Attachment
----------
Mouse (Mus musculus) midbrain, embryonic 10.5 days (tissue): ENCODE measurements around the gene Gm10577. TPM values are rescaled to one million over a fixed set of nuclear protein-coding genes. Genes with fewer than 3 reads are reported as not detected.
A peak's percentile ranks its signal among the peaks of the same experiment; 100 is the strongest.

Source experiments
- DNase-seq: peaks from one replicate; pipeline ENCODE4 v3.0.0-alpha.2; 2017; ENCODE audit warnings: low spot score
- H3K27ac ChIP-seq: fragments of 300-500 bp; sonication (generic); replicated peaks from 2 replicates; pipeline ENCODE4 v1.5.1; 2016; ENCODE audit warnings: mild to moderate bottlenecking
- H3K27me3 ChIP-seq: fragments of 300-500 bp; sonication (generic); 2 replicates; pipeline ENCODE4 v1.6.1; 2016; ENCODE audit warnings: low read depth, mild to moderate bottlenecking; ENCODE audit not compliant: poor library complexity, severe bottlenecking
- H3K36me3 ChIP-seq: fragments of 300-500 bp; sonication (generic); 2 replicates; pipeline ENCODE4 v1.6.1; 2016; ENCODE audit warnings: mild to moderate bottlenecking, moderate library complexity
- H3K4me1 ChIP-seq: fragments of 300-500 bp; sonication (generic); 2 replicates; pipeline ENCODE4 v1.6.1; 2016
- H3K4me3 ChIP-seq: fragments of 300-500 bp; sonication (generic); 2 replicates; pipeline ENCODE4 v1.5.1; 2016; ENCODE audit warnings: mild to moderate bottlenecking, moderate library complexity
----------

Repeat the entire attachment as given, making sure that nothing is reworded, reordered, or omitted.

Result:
Mouse (Mus musculus) midbrain, embryonic 10.5 days (tissue): ENCODE measurements around the gene Gm10577. TPM values are rescaled to one million over a fixed set of nuclear protein-coding genes. Genes with fewer than 3 reads are reported as not detected.
A peak's percentile ranks its signal among the peaks of the same experiment; 100 is the strongest.

Source experiments
- DNase-seq: peaks from one replicate; pipeline ENCODE4 v3.0.0-alpha.2; 2017; ENCODE audit warnings: low spot score
- H3K27ac ChIP-seq: fragments of 300-500 bp; sonication (generic); replicated peaks from 2 replicates; pipeline ENCODE4 v1.5.1; 2016; ENCODE audit warnings: mild to moderate bottlenecking
- H3K27me3 ChIP-seq: fragments of 300-500 bp; sonication (generic); 2 replicates; pipeline ENCODE4 v1.6.1; 2016; ENCODE audit warnings: low read depth, mild to moderate bottlenecking; ENCODE audit not compliant: poor library complexity, severe bottlenecking
- H3K36me3 ChIP-seq: fragments of 300-500 bp; sonication (generic); 2 replicates; pipeline ENCODE4 v1.6.1; 2016; ENCODE audit warnings: mild to moderate bottlenecking, moderate library complexity
- H3K4me1 ChIP-seq: fragments of 300-500 bp; sonication (generic); 2 replicates; pipeline ENCODE4 v1.6.1; 2016
- H3K4me3 ChIP-seq: fragments of 300-500 bp; sonication (generic); 2 replicates; pipeline ENCODE4 v1.5.1; 2016; ENCODE audit warnings: mild to moderate bottlenecking, moderate library complexity